Opioid painkillers are arguably some of the most dangerous drug substances currently in existence and in use, largely due to the fact that many individuals believe these substances are completely safe to use and even abuse considering that they were FDA approved and doctor recommended. Luckily, new research indicates that the abuse of these narcotic painkillers may now be on the decline, thanks to many local and national intervention programs.
Handling The Problem of Opioid Abuse
Few individuals can tolerate even mild discomfort for a prolonged period of time, so when one is dealing with moderate to severe and chronic pain, they often desire any type of solution that will effectively help them deal with this pain so that they can carry on with their normal life. Opioid painkillers are often the chosen solution because they provide should thoroughly effective and long-lasting pain relief. However, one needs to stop and consider whether they are seriously overused. After all, the population of the United States only makes up five percent of the total world population and yet we consume more than eighty percent of all the prescription opioids that are manufactured. More people die each year from narcotic painkiller related incidents than from vehicle collisions, and this despite the fact that individuals turn to these substances for help.
The New England Journal of Medicine reported that rates of opioid painkiller abuse increased substantially between 2002 and 2010, with nearly seventeen thousand deaths attributed to prescription opioid abuse in 2010 alone. A new study estimates that prescription opioid abuse related deaths quadrupled between 1999 and 2011, an alarming trend that indicated a problem of epidemic proportions across the entire nation. Luckily, the rates of opioid painkiller abuse has steadily declined between 2011 and 2013. It is true that there may be a variety of reasons for this decline, but researchers believe that it is largely due to specific intervention programs that have been implemented across the country. The study was based on data from five programs in the Researched Abuse, Diversion and Addiction-Related Surveillance (RADARS) System. RADARS specifically addresses the illicit use of narcotic painkillers, and the latest study focused on the use of oxycodone, hydrocodone, hydromorphone, fentanyl, morphine and tramadol. Information was collected from drug-diversion investigators, poison centers, substance-abuse treatment centers and college students.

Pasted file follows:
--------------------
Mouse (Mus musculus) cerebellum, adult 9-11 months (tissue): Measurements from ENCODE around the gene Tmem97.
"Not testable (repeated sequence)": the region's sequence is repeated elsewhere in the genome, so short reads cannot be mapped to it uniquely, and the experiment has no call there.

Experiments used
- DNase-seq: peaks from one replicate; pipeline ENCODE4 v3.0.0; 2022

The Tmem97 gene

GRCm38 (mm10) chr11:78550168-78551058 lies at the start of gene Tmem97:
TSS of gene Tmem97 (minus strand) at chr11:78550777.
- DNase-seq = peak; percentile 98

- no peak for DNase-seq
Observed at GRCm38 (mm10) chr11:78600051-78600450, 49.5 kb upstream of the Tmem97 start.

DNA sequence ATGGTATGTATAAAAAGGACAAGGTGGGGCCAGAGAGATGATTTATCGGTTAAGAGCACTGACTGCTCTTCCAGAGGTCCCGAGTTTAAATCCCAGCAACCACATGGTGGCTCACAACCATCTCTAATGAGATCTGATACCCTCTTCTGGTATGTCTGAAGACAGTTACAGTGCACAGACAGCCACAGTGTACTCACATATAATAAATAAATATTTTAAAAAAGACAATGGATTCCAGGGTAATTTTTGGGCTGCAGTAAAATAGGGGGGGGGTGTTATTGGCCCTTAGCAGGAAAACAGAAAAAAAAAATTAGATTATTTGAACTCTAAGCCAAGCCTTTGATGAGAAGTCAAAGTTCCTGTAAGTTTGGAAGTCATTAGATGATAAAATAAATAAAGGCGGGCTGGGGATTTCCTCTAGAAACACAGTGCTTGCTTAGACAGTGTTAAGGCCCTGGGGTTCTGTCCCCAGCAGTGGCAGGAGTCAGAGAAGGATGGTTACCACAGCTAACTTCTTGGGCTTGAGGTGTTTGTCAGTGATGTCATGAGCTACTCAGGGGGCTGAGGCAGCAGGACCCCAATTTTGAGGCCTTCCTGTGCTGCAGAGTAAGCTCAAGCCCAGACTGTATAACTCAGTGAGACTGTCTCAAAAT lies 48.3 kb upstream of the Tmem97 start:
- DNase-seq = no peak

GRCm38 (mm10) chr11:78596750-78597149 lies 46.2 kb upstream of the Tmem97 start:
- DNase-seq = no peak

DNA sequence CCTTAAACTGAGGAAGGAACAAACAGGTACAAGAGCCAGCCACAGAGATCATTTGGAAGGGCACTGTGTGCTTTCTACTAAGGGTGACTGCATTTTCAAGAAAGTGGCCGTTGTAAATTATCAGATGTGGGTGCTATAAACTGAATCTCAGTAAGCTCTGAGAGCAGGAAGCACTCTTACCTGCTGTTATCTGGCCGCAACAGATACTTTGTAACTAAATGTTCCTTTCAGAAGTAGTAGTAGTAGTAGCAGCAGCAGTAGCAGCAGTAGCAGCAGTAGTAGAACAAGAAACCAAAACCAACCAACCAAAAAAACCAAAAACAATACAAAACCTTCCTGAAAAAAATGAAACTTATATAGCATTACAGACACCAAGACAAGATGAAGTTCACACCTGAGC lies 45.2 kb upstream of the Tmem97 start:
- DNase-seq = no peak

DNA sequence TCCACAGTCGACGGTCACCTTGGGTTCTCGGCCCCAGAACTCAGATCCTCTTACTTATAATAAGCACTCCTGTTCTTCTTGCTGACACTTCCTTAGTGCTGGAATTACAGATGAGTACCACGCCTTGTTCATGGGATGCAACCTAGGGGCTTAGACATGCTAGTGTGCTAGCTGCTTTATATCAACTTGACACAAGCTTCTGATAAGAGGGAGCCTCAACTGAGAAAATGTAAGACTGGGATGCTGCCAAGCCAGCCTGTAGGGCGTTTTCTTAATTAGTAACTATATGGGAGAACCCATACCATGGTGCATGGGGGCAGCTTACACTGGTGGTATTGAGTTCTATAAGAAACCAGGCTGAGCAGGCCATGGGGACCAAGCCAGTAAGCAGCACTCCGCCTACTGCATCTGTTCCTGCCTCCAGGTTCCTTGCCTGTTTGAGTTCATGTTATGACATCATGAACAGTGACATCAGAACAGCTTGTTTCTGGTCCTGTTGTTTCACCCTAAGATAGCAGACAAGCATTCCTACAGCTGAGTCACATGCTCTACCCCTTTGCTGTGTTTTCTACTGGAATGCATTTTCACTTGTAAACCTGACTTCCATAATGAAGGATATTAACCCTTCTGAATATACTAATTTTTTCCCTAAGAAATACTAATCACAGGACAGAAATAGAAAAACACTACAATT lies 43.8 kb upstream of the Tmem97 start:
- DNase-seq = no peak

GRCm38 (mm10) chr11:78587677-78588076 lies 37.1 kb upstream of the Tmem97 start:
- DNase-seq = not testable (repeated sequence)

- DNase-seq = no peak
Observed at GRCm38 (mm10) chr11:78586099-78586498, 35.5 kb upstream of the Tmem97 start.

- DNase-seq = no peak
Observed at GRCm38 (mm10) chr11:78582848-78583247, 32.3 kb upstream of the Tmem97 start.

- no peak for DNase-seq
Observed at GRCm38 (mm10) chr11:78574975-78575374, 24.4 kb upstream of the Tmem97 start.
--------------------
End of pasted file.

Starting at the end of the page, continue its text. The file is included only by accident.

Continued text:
Researchers have speculated on the reasons for the decline in opioid abuse. Many federal, state and local governments, in addition to other various organizations, are working to reverse the nationwide epidemic of opioid abuse through interventions and drug abuse prevention programs. Some of these interventions and programs include new laws, policies and tracking systems that help limit the sale and use of opioid painkillers. The FDA is also pushing drug manufacturers to make opioids more resistant to abuse and they have issued new requirements for narcotic painkiller drug labels that provide individuals with stricter warnings.
Dr. Richard Dart, the lead author of the study, points out that both patients and medical doctors have a responsibility to stop and honestly consider whether opioid painkillers are truly the solution for a condition. In some cases, medical doctors may rush to prescribe opioids for specific situations, like post-surgery pain, without fully exploring other, safer solutions first. Patients who accept their doctor’s advice without further research may then find that they are trapped in opioid abuse and addiction problems that are difficult and lengthy to resolve. Dart indicates that these recent findings definitely prove that the United States is making some progress in controlling the abuse of opioid analgesics. There is still work to be done to further decrease the number of individuals suffering from opioid abuse problems, but these new trends are highly encouraging.